France cancels Bastille Day fireworks as temperatures rise with second heat wave of the year

Paris – As France swells through its second a heat wave This year, towns and villages across the country have decided to cancel their traditional Bastille Day fireworks displays, fearing they could start a fire.

At least 4,200 acres of forest had already been destroyed on Wednesday in a wildfire that broke out a day earlier in the southwest near Bordeaux. The fire caused more than 6,000 residents and tourists to flee homes, hotels and camps in the area. Nearly 450 acres of old pine trees were destroyed in a fire near the Dune of Pilate, Europe’s highest sand dune.

Firefighters try to control wildfires in the communes of Landiras and Guillos in southwestern France on July 13, 2022.


As temperatures climb into the high 90s across much of southern Europe, officials warn that high temperatures and a regional drought mean any spark could spark devastating fires. In the south of France, where fire warnings are in place in many areas, many fireworks displays have been banned on the national holiday.

The fireworks display is also traditional on July 14, Bastille Day, but also on July 13.

Officials canceled all public fireworks displays in the southern War area, which is hit by wildfires in the summer, and also banned the use of individual fireworks between July 6 and July 20.

France heat wave
A woman drinks in the shade at the Champ de Mars park, near the Eiffel Tower, on July 13, 2022 in Paris, France.

Thomas Padilla / AP

Temperatures have been in the 90s for most of France this week, and are set to continue. On Tuesday next week, many places including Paris are expected to reach 100 degrees.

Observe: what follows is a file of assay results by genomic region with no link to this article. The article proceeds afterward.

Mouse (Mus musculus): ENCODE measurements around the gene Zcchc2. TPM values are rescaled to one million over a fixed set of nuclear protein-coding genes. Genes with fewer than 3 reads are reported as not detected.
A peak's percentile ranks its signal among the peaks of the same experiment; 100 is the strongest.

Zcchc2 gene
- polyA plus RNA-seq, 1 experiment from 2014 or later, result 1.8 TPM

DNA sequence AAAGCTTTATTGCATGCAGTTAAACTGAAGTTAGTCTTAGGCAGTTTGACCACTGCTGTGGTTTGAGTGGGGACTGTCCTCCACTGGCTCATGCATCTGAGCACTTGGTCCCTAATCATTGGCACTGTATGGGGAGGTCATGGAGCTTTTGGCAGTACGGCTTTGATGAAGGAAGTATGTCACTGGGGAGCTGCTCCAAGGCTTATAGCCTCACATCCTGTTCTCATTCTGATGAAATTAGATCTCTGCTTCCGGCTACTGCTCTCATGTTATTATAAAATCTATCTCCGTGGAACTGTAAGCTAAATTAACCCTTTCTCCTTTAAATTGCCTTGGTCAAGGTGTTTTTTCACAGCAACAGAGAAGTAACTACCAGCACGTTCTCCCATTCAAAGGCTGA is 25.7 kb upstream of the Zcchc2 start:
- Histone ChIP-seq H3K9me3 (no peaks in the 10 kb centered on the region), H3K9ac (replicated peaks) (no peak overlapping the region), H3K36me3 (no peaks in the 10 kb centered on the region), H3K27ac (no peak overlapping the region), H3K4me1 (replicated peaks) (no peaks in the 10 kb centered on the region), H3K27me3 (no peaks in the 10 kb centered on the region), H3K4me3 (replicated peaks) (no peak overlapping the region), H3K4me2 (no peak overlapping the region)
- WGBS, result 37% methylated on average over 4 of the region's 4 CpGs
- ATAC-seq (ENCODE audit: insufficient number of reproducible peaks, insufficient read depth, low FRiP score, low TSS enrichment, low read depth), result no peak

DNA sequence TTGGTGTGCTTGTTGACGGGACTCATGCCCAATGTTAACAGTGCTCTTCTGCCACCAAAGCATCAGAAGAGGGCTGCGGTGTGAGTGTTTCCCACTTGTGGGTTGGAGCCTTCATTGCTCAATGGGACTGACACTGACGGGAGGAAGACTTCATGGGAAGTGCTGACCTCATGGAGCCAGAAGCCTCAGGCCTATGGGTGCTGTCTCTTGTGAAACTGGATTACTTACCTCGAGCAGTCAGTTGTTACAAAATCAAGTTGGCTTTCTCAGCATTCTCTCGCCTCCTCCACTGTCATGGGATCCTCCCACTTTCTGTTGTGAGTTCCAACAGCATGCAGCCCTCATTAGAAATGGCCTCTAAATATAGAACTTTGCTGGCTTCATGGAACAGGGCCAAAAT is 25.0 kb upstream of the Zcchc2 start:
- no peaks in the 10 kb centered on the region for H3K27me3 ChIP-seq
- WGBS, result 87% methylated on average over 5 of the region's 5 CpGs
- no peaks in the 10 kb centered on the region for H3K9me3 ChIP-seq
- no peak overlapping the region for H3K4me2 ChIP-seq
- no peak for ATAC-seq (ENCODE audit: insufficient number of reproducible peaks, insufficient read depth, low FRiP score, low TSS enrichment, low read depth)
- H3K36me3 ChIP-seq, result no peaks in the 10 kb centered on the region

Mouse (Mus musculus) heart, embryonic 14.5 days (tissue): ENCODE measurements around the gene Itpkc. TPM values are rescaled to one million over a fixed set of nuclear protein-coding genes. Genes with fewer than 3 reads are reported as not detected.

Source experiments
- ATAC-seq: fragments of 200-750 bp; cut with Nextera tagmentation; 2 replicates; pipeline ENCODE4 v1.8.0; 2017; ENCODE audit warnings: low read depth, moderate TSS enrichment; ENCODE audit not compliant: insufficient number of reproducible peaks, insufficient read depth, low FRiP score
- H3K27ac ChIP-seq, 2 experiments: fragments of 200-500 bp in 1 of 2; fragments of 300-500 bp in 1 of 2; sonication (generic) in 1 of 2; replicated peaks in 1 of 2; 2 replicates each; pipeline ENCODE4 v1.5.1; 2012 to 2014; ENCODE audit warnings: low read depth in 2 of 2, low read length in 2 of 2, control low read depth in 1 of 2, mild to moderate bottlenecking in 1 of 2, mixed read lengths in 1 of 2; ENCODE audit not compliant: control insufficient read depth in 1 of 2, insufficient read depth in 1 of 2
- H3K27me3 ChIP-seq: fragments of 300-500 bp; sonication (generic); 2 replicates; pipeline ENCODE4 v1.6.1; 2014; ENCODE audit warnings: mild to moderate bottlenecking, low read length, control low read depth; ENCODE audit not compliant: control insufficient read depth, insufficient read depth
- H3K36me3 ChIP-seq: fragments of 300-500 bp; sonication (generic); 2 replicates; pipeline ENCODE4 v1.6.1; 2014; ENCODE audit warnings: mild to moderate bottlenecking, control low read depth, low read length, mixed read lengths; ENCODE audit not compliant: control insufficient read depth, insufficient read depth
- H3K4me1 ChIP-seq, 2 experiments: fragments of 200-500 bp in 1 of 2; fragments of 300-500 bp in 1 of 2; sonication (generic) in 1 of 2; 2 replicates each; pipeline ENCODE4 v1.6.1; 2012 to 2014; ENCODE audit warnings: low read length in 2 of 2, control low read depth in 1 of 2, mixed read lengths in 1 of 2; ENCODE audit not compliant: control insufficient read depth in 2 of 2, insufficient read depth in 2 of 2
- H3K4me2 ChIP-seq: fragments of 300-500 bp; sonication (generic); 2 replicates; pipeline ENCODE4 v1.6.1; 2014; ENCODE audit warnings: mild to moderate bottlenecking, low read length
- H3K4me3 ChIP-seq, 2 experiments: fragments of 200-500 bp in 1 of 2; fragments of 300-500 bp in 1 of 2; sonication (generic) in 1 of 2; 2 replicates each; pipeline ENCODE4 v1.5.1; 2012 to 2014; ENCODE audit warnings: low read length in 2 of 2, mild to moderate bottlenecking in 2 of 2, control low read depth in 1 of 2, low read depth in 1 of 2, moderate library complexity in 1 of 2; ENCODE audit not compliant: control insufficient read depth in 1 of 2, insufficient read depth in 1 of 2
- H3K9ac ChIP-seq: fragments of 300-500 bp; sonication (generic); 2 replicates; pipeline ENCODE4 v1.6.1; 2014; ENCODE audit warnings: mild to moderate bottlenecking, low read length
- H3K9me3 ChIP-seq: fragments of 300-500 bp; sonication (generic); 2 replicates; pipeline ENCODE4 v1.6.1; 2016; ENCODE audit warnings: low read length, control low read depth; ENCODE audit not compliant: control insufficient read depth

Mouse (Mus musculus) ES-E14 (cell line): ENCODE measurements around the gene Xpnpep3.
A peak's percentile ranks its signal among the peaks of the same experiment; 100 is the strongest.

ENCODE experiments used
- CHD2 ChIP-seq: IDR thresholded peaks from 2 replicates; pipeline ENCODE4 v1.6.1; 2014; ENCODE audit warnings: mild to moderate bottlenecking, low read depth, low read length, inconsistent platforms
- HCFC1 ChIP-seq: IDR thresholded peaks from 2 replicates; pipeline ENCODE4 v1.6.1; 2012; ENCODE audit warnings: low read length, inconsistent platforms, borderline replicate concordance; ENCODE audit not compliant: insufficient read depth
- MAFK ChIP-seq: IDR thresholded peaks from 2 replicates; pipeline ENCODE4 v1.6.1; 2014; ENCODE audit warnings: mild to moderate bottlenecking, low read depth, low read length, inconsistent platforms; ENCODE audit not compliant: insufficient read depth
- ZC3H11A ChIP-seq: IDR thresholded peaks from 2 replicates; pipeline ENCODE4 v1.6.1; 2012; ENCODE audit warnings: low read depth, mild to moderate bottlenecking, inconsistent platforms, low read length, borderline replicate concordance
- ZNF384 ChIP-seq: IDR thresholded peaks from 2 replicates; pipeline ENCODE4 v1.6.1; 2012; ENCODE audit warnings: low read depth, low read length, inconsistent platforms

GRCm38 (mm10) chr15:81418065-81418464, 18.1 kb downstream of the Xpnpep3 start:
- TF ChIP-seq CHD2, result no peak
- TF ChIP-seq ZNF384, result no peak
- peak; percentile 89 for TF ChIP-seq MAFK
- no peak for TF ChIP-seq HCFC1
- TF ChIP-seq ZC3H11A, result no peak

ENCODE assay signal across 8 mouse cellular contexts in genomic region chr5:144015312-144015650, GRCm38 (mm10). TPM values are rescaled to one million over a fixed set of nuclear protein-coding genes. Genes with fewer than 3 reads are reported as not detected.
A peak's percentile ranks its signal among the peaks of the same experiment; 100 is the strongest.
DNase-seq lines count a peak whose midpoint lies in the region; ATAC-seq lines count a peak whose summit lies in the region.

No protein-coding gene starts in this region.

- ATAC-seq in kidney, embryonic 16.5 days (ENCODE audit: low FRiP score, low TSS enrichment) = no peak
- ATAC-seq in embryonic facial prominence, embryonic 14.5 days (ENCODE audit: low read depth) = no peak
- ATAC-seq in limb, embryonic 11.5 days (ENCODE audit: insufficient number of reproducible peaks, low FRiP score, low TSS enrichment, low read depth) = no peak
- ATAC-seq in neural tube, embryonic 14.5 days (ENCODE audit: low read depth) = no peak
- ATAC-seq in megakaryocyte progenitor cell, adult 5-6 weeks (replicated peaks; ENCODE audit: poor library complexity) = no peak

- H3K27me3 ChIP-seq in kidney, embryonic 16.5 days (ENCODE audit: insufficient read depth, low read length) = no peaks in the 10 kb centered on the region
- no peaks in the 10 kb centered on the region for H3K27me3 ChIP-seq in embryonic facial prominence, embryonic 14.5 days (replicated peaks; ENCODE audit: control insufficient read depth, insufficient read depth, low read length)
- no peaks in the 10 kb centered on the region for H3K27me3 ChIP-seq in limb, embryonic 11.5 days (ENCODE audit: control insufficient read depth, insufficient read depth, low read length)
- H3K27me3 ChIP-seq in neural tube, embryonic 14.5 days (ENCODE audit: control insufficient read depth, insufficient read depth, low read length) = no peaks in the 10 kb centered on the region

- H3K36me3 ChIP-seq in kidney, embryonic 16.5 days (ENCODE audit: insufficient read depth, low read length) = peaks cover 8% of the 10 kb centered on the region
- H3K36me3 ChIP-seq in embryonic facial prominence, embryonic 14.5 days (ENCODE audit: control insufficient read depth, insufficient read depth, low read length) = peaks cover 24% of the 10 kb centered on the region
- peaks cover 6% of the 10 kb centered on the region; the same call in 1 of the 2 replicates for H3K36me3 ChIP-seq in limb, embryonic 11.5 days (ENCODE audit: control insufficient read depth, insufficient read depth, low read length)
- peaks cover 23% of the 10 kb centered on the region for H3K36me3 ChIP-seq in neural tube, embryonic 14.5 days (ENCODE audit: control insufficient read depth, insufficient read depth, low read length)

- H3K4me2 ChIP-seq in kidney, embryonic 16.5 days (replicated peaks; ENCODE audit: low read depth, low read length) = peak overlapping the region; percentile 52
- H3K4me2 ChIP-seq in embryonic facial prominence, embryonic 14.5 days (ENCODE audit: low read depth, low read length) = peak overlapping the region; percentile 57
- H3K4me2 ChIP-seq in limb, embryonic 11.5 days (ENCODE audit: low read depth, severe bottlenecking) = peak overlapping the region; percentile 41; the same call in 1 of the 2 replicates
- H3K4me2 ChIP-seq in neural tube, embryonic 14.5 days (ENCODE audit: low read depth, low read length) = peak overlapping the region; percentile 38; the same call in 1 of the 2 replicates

Some of the capital’s parks are installing mist sprayers to help keep Parisians cool, and the makeshift riverside beach that sits along the Seine River in the capital also provides some welcome cool breeze during the summer months. does.

France Paris Beach
People calm down under meisters at “Paris Plage”, a makeshift beach set up along the Seine River in Paris, France, July 10, 2022.

Michelle Euler / AP

French climate experts say that there is no doubt that climate change is behind the increase in the number and intensity of heat waves in the country. The French Meteorological Service has measured heat waves since 1947, when there were two. It says they have become more frequent and more intense over the past two decades.

Between 1947 and 1991 there were an average of two days of extreme temperatures per year. This increased to 6.2 days between 1992 and 2007 and then to 7.5 days between 2007 and 2021.

Climate change and its impact on deadly heat waves and wildfires


Eight of the 10 most intense heat waves to hit France since 1947 have been recorded since 2003, and 2019 went down as a special scorch With four different heat waves.

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